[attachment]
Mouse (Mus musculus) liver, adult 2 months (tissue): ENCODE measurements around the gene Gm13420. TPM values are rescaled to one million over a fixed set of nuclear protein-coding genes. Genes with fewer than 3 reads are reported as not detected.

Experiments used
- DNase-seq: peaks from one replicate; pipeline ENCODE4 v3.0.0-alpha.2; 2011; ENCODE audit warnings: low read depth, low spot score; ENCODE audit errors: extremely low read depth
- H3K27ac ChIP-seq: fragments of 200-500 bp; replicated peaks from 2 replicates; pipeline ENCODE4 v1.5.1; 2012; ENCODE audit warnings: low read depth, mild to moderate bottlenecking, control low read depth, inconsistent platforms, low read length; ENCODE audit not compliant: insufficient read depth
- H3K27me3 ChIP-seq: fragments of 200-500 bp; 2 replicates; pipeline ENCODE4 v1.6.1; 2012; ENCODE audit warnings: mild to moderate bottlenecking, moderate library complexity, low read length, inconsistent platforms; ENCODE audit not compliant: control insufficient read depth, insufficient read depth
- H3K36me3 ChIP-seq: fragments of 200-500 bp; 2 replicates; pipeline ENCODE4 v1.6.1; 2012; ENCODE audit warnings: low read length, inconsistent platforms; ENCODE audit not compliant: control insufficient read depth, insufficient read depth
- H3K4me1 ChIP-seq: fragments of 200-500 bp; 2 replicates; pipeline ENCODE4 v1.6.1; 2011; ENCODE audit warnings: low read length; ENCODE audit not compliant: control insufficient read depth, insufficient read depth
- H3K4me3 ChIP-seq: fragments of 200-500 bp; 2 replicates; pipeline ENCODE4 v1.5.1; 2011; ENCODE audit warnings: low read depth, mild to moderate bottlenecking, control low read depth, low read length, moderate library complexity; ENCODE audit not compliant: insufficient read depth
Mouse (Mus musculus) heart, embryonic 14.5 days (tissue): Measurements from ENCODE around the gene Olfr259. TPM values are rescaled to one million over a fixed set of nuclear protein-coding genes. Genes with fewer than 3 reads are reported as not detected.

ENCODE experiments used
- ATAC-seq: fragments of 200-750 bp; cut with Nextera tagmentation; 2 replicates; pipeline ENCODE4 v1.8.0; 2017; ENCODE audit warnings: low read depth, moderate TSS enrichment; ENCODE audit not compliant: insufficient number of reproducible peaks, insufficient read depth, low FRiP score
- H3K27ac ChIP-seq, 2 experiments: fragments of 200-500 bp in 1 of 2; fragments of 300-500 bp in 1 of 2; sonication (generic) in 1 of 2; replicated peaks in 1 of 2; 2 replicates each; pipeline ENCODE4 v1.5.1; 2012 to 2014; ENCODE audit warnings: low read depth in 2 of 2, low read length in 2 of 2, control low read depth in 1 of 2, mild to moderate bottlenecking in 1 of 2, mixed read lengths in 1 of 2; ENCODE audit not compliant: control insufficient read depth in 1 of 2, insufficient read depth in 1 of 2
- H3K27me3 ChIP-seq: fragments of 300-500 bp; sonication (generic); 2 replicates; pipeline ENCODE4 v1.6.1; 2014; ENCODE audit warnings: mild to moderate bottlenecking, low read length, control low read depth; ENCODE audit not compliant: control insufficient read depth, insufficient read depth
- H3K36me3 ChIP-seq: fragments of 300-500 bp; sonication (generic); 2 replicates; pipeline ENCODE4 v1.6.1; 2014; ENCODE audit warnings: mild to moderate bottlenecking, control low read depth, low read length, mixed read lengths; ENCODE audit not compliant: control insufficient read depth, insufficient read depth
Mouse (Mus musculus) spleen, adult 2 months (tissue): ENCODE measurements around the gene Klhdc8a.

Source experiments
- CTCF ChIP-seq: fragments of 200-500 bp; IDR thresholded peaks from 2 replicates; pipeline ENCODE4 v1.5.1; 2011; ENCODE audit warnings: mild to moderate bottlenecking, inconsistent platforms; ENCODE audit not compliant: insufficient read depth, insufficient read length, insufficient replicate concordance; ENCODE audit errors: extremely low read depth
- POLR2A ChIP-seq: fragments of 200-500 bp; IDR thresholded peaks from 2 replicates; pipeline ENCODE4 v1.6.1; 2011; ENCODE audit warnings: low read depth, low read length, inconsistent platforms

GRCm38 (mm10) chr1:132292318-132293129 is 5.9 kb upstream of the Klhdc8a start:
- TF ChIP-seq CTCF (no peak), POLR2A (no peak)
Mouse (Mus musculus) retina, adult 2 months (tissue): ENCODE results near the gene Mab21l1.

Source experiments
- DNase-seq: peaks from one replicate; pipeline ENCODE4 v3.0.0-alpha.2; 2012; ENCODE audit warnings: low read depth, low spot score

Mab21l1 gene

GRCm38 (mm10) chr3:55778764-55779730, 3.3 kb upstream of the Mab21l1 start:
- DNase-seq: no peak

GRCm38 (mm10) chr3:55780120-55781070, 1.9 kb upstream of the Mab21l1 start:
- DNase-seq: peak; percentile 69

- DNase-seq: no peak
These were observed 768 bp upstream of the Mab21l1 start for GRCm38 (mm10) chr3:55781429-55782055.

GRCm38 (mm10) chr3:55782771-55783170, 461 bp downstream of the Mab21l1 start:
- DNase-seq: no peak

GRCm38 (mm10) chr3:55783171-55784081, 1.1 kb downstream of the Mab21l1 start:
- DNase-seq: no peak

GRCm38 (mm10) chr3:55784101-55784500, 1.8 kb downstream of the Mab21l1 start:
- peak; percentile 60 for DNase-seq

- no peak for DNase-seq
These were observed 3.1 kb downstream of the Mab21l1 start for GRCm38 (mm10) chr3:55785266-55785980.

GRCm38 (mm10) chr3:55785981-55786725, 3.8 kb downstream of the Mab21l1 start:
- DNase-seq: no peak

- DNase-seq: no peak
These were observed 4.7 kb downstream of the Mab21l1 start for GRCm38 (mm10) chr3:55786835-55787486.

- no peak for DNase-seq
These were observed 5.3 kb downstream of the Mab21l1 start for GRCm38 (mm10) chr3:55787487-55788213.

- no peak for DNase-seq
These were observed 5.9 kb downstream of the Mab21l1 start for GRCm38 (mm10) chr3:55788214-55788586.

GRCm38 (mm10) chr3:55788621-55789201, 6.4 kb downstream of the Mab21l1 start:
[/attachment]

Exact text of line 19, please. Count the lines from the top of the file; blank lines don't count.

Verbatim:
GRCm38 (mm10) chr1:132292318-132293129 is 5.9 kb upstream of the Klhdc8a start: